Skirting Sinks And Dotting Windows

Working the punch list of unfinished projects, I finally had to deal with the underside of the bathroom sinks. I didn’t want to build cabinets (moisture, mold, termites), but I did want to hide the pipes:

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So I cut some of the aluminum that I had left over from making the kitchen drawer bottoms and bent them on my DIY sheetmetal brake. I drilled holes under the counter tops, inserted plastic anchors, and screwed the aluminum skirts up into place. Now the undersides of the sinks look finished. Here is the skirt in the half-bath under the stairs, ready to screw into place:

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Done:

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The master bathroom:

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A closeup:

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And the second bedroom bathroom:

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That’s one more of the few remaining items to scratch off of the list!

In other news, we have had more than our fair share of birds flying into our big windows. With 800 species of birds travelling through this area, something is always in the air. Apparently, the birds see trees reflected in the windows, fly toward the trees, and hit the invisible force field of the glass. We’ve been able to save most of them; we hold them cradled in our hands until they can shake off the stunned ?-what-?-just-?-happened-? look. I did some research and found a couple of solutions. One was to apply decals that look like birds-of-prey or other shapes.

Another option, the one we are going with, is rolls of 1/4-inch wide tape. The tape has 1/4-inch square dots every two-inches. You roll out the tape, rub the dots to adhere them to the glass, then peel back the tape leaving the dots on the windows. It is labor intensive! The dots add a modern look and you can barely see them from inside the house. The product is called Feather Friendly and is made by 3M. Here I am in the process of applying the dots — I had to take a break as it was about to rain and the humidity was too high and the dots wouldn’t stick:

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With the kitchen cabinets done, I no longer needed to work in the carport/bohio and it was time to clean the floor. Sawdust from the caoba (African Mahogany) didn’t stain the porcelain floor tiles, but it stuck like glue, and with the addition of some dog pee here and there (thanks very much Jabo), it made the floor difficult to clean. We tried soap, then bleach, then vinegar, then scouring powder, and a lot of elbow grease. Finally, Armando suggested that he clean with a water/muriatic acid solution. This did the trick in short order a couple of hours:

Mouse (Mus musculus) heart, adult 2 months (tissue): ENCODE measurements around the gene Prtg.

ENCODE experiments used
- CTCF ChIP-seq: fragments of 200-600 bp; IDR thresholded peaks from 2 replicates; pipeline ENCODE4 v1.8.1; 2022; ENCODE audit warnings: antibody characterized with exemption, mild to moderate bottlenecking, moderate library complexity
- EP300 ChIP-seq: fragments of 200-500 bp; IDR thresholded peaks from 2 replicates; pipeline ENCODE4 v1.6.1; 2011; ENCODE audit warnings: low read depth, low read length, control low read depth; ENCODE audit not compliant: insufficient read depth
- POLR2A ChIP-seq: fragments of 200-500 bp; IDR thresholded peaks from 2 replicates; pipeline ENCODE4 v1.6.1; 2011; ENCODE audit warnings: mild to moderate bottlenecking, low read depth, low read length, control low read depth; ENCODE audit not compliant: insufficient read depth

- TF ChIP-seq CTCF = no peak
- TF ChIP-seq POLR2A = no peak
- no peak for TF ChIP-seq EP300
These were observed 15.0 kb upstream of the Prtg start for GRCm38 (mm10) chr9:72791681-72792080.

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And remember Ramiro who helped with welding and painting? He is between jobs so we brought him back to do some painting. Here he is sanding, wire brushing, two-primer coating, and two-finish coating the bars on the master bedroom bump out. He is a meticulous painter and this paint job should last a good number of years:

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Here it is all bright and shiny:

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And of course, Cynthia and I managed to sneak in a nine-day trip to the pueblos surrounding Medellin, Colombia to celebrate our 10th wedding anniversary. Our gracious AirBnB hosts made us a fabulous celebratory dinner. El Retiro turned out to be our favorite pueblo in the area. It is located in a forested, mountainous area about a half-hour from Medellin’s airport in Rionegro. Much of the industry of the area relates to wood, with a plethora of furniture makers turning out excellent pieces. Thanks to some of our blog readers who came for our 25-cent house tour, for recommending the area!

That’s all for now. Thanks for stopping by.

12 thoughts on “Skirting Sinks And Dotting Windows

  1. Beautiful and functional and as my husband always says “sanitary solution” but for me, that word does not work well on your excellent creativity and craftsmanship . Wow, we are going to miss your updates and inspiration!
    Perhaps we will be in touch when we return to Panama, and see if any of the 25 cent tours might still be available. Cheers and once again…BRAVO!

  2. Hey there !
    I landed on your site here, whilst searching for homemade metal brakes.
    I’ve read all your posts about this project of yours in Panama. I am astonished at all the work you’ve done. I applaud your efforts, planning, and perseverance. You’ve turned that piece of jungle into a beautiful home. So, when do we get to see your homemade press brake, and the box and pan attachment for the brake ? You still have to remake Cyn’s seed bead cabinet in metal yes ? Again, congratulations for your project, and your 10 year wedding anniversary.

    • Hello Chuck,

      Thanks very much for your comment and compliments. Yes, it has been a journey of perseverance. We are putting the final touches on it and I must say that I am very happy with how it has turned out. Perseverance seems to be the determining factor in this success. But I am afraid I have to disappoint — before I make the press brake, I think I need to sit and play my guitar for a while! And yes, Cyn’s seed bead cabinet will be in metal. The termites are wicked here. I had a very old print from a soapstone etching, of woodpeckers, very precious to me as it was from my grandmother and I remember it as a child. The termites ate every bit of the paper. I hate termites! Thanks again for you compliments and anniversary well wishes — I am happy that you enjoyed reading my blog. Fred

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